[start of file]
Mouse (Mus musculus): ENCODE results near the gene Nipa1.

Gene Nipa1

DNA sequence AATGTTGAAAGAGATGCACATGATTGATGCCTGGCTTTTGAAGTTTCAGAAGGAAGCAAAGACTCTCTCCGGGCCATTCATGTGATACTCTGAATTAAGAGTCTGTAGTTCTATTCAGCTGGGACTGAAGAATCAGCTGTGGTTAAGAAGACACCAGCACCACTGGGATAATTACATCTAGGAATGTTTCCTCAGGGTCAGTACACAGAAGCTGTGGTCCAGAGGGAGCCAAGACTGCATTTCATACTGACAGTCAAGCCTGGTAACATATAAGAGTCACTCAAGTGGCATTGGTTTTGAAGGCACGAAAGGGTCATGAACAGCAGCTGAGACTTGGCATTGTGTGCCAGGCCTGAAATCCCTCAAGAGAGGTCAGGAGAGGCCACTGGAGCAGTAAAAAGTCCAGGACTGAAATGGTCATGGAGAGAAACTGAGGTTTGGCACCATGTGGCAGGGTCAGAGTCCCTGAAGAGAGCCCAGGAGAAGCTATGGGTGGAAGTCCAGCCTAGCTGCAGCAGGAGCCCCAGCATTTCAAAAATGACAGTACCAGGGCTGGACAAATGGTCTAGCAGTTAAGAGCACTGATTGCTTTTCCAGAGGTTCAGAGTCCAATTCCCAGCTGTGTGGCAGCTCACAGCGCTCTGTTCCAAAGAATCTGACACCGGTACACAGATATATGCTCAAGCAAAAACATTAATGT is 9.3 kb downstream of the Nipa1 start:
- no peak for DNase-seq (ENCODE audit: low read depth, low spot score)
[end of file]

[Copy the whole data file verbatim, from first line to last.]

Mouse (Mus musculus): ENCODE results near the gene Nipa1.

Gene Nipa1

DNA sequence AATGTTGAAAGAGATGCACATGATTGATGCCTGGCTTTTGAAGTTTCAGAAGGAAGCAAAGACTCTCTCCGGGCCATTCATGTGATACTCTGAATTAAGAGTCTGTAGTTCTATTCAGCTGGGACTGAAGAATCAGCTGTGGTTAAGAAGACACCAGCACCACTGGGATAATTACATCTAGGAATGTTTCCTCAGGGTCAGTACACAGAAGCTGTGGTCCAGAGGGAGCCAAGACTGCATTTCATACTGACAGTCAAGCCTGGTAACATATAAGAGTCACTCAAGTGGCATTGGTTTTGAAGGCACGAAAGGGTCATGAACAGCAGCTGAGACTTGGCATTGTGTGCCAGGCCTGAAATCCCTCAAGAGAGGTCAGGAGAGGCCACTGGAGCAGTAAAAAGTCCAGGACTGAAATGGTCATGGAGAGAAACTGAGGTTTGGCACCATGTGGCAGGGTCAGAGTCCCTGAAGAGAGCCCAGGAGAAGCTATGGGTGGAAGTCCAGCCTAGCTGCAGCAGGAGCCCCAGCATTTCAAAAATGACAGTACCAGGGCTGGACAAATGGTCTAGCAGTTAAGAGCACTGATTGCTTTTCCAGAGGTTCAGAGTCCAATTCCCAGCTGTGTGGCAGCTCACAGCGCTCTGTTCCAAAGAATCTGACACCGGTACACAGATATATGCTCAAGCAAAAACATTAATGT is 9.3 kb downstream of the Nipa1 start:
- no peak for DNase-seq (ENCODE audit: low read depth, low spot score)